After Brief October Respite, Mauling Of Paulson & Co. Investors Resumes

Following a widely publicized bounce in the Paulson & Co. performance in October, a time in which even the since retired beta chaser extraordinaire Bill Miller probably made money, and following the mocked by Zero Hedge 13F announcement that John Paulson had sold gold exposure to buy even more Bank of America stock, we now learn that the fund's LPs have once again resumed crash positions, with the performance of his fund dropping back to 2011 lows at -46% through November. Bloomberg brings us details: "Paulson’s Advantage Plus Fund, which seeks to profit from corporate events such as takeovers and bankruptcies and uses leverage to amplify returns, declined 3.6 percent last month. The fund’s gold share class dropped 2.7 percent in November and 29 percent this year. Paulson & Co., which is based in New York and manages $28 billion, has lost money this year on investments including Citigroup Inc., Bank of America Corp. and Sino-Forest Corp., the Chinese forestry company accused by short-seller Carson Block of overstating timberland holdings. Paulson’s biggest funds, Advantage Plus and Advantage ... have $11 billion in combined assets. The dollar-denominated Advantage Fund fell 3.3 percent in November and 32 percent this year. Its gold share class slumped 1.5 percent last month and 13 percent in 2011. Paulson investors can choose between dollar- and gold-denominated versions for most of the firm’s funds." Perhaps it would be easier for Bloomberg to track what the former Bear trader has actually made money on in 2011. We are confident they would be surprised by the list.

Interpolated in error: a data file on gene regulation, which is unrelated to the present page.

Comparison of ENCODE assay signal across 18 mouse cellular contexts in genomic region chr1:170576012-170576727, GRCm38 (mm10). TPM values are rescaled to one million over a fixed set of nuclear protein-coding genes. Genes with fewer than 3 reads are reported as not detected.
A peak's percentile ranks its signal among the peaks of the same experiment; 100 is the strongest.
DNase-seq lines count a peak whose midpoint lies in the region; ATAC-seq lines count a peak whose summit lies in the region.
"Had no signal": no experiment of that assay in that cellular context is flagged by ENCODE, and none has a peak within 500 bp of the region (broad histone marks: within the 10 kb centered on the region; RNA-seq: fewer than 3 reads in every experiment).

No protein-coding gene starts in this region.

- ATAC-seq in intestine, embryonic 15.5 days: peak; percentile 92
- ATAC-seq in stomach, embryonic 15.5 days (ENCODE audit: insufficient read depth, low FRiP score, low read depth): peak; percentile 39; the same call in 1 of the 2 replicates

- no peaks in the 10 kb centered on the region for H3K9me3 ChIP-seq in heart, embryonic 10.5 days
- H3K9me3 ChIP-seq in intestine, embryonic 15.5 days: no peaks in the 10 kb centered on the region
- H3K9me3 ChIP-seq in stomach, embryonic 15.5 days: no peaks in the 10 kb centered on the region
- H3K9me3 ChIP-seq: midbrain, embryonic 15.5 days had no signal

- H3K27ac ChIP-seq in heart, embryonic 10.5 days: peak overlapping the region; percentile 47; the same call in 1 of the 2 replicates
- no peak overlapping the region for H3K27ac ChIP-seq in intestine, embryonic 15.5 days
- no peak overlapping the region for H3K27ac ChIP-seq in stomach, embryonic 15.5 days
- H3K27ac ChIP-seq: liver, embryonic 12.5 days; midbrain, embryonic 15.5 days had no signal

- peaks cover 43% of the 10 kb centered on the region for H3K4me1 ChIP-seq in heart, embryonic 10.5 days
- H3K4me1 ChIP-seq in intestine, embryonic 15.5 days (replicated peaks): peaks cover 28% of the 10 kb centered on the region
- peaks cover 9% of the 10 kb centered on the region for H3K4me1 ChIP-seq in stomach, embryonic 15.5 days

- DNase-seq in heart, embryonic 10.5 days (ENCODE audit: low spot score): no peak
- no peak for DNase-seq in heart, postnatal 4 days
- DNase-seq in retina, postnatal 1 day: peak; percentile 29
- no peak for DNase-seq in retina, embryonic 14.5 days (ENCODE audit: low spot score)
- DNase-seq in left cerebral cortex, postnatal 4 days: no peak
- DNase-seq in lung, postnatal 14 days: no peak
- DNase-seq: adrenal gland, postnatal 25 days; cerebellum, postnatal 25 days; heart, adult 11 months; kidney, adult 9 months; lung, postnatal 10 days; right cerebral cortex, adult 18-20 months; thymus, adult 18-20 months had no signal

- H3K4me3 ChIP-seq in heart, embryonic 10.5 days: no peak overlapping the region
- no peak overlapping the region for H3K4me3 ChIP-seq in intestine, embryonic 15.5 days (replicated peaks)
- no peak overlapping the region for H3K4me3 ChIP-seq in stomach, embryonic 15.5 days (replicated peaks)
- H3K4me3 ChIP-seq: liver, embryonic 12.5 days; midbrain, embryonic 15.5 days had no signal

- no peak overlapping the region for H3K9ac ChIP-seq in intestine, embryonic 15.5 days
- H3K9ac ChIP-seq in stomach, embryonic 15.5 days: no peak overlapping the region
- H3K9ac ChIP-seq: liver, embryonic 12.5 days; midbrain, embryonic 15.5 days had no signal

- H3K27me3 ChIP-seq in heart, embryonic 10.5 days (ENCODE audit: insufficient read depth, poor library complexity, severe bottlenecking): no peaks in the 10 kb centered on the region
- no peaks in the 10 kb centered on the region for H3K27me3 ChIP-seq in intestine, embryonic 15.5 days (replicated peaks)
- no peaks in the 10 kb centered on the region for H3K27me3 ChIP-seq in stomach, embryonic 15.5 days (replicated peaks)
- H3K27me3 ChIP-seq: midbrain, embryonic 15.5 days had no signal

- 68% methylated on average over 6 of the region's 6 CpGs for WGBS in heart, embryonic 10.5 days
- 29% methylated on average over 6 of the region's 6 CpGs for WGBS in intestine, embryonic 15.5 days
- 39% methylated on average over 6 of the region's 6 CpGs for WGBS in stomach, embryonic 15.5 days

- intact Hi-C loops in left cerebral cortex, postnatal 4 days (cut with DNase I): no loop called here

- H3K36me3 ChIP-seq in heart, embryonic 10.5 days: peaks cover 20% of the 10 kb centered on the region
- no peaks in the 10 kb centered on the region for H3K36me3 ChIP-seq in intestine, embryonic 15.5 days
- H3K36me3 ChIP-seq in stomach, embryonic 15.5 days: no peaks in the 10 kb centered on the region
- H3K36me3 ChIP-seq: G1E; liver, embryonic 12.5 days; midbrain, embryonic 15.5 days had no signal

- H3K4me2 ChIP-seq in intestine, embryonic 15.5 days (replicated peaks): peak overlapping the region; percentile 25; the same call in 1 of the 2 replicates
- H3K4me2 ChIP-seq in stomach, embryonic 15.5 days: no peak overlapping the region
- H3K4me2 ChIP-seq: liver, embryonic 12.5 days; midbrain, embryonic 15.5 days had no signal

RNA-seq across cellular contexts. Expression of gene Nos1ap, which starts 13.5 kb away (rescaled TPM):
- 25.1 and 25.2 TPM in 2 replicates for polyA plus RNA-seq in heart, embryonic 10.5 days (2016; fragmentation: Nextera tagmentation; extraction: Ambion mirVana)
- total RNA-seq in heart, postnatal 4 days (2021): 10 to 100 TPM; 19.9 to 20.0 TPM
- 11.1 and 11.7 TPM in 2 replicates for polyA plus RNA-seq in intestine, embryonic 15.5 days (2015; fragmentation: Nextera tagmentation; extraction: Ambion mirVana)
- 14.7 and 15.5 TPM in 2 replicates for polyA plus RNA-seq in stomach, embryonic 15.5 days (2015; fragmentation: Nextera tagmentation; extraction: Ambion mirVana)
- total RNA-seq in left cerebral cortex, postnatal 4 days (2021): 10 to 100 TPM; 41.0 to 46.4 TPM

Yet there is one thing Paulson has still made some money on:

The Gold Fund, which can buy derivatives and other gold- related investments, rose 1.3 percent in November and 11 percent this year.

Yup - the same thing we have said since January 1, 2011 (and actually March 2009) is the only worthwhile investment. And we do it for free.

As for everything else, it has been a disaster:

The Recovery Fund, which invests in assets Paulson believes will benefit from a long-term economic upturn, fell 4 percent in November and 28 percent this year. The gold share class declined 2.2 percent last month and 12 percent in the year’s first 11 months. Paulson has been betting on a U.S. economic recovery by the end of 2012.


The Paulson Partners Enhanced Fund, which invests in the shares of merging companies, decreased 0.6 percent last month and 18 percent this year. Its gold share class advanced 0.7 percent in November and declined 0.9 percent in 2011.


Paulson’s Credit Opportunities Fund slumped 3.6 percent last month and 18 percent this year. Its gold shares dropped 1.6 percent in November and gained 0.3 percent in 2011.

All this just goes to show: when one is at the right time and the right place, and has hired the right smart people to make investment decisions, it doesn't matter just how horrible of a stock picker one actually is.